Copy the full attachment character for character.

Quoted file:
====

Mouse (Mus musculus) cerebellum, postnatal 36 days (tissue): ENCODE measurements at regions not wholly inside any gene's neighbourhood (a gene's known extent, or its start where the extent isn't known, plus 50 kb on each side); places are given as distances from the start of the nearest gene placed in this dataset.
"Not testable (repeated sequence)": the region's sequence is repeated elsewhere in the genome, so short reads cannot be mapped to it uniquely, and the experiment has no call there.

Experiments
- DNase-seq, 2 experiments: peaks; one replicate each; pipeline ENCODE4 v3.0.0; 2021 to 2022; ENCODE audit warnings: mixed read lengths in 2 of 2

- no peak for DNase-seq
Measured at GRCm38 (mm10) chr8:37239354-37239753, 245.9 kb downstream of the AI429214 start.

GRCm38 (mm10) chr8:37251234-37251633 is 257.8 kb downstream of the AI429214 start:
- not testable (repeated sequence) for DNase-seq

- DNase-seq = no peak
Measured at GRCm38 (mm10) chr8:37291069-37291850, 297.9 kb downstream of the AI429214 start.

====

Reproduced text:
Mouse (Mus musculus) cerebellum, postnatal 36 days (tissue): ENCODE measurements at regions not wholly inside any gene's neighbourhood (a gene's known extent, or its start where the extent isn't known, plus 50 kb on each side); places are given as distances from the start of the nearest gene placed in this dataset.
"Not testable (repeated sequence)": the region's sequence is repeated elsewhere in the genome, so short reads cannot be mapped to it uniquely, and the experiment has no call there.

Experiments
- DNase-seq, 2 experiments: peaks; one replicate each; pipeline ENCODE4 v3.0.0; 2021 to 2022; ENCODE audit warnings: mixed read lengths in 2 of 2

- no peak for DNase-seq
Measured at GRCm38 (mm10) chr8:37239354-37239753, 245.9 kb downstream of the AI429214 start.

GRCm38 (mm10) chr8:37251234-37251633 is 257.8 kb downstream of the AI429214 start:
- not testable (repeated sequence) for DNase-seq

- DNase-seq = no peak
Measured at GRCm38 (mm10) chr8:37291069-37291850, 297.9 kb downstream of the AI429214 start.